• 27% less autumn N fertiliser use
  • 5% lower stocking rate, earlier autumn culling

Table 1. Modelled N-loss scenarios for Holdem Farm

(2021/22 season)
Scenario 1 Scenario 2 Scenario 3
Production (kg MS/year) 299,552 267,702 205,296 275,764
Total N loss (kg N/year) 23,271 15,912 16,031 16,077
N leached (kg/ha/year) 60 41 41 41
N surplus (kg/ha/year) 174 148 111 146
Purchased N surplus (kg/ha/year) 73 41 -2 24
Operating profit ($/ha) $4,019 $3,864 (-4%) $3,631 (-10%) $3,354 (-17%)
Methane (t CO2 eq./ha) 6.26 6.44 4.99 5.96
Nitrous oxide (t CO2 eq./ha) 1.86 1.59 1.41 1.47

Plantain establishment

Regrassing is not a common practice for the Holdem’s, so Steve and Paula mostly incorporate plantain by spreading the seed with their fertiliser. They started off by doing this at a rate of 8 kg/ha (4 kg/ha equivalent bare seed), with 100 ha of the farm broadcast with Ecotain seed in 2018/19. Over the following year, plantain was broadcast across the rest of the farm and some areas were undersown with 2 kg/ha of bare Ecotain seed.

Over time the Holdem’s saw plantain content decrease across their farm. To maintain plantain, the Holdem’s now broadcast 4 kg of coated Ecotain seed per hectare with their fertiliser. This has allowed the Holdem’s to achieve plantain presence across 92% of their platform.

The Holdem’s have found plantain grows better in less fertile areas.

If you have areas of the farm that the fertiliser doesn’t get to very often, plantain grows really well there.

Steve Holdem, Farm Owner

Plantain management

Using plantain has been very simple and easy for the Holdem’s – “it just grows” Steve says. The Holdem’s haven’t had to make any changes to their farm system to manage the plantain, although it has required some patience.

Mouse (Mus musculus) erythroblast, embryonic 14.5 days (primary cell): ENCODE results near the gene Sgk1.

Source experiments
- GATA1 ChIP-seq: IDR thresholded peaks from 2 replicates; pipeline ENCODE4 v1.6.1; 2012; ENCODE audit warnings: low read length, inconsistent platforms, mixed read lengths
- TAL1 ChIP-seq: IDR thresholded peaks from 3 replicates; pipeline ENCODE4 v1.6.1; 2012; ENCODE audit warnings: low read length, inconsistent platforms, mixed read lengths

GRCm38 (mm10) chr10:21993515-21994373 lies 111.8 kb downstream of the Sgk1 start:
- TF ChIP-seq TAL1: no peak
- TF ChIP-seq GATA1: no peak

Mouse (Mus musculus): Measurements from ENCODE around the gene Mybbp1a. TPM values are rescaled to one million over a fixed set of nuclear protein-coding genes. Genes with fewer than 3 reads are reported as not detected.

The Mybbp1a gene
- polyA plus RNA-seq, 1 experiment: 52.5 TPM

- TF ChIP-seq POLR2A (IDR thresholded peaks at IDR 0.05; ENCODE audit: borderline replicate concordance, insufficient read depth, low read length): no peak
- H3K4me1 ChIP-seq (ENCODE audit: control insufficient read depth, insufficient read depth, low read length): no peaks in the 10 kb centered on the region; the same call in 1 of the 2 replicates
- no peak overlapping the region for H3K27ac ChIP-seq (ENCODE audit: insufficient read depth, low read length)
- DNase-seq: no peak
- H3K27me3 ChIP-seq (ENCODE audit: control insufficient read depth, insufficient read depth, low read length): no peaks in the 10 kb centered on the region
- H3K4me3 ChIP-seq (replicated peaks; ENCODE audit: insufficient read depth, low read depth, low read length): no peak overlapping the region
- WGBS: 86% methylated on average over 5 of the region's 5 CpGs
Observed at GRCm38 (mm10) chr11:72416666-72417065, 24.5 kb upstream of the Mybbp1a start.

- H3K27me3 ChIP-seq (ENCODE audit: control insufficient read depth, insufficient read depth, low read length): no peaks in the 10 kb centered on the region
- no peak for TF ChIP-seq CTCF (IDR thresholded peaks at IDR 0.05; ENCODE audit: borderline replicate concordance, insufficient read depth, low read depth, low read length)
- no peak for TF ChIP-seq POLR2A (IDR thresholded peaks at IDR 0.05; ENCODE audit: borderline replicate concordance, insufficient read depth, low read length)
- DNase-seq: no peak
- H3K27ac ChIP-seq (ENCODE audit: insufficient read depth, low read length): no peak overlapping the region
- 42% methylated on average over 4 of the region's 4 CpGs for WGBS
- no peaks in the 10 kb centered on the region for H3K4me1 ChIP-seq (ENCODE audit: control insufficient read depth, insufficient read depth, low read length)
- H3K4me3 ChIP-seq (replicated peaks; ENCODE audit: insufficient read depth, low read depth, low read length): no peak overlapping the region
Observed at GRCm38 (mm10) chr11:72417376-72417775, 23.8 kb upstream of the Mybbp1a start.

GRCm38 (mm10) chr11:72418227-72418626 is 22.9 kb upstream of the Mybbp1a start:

Steve says farmers looking to incorporate plantain into their system need to have realistic expectations around establishing plantain, and its lifespan. Although they sometimes see spring-sown seed growing by the following autumn, the Holdem’s have found that it generally takes a full season to see the plantain after the seed is broadcasted.

“Be patient,” says Steve. “Don’t expect it to be there in six months. And it won’t be there forever, you have to keep topping it up every year or two.”

Steve and Paula's Rotorua farm

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Steve and Paula with their family

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Plantain growing on Steve and Paula's farm

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N-loss tool

Using plantain is an attractive N-loss mitigation tool for the Holdem’s when compared with the effects that reducing their herd by 200 cows would have on their business. They have reduced their N-loss by 12% in OverseerFM through using plantain, while increasing their milk production, achieving over 300,000 kg MS in the 2020/21 season.

Using plantain, we can maintain a higher stocking rate, higher production and higher profit. Without plantain, we would have to drop our stocking rate, with lower production and profit. That makes the $40 per hectare seed cost a good investment.

Steve Holdem, Farm Owner

Summer feed

Steve and Paula find that during the long summers, plantain is a reliable feed source on their farm and it consistently out-performs ryegrass in the right conditions. “Pastures with plantain are first to recover after a dry spell,” Steve says.

Last updated: Nov 2023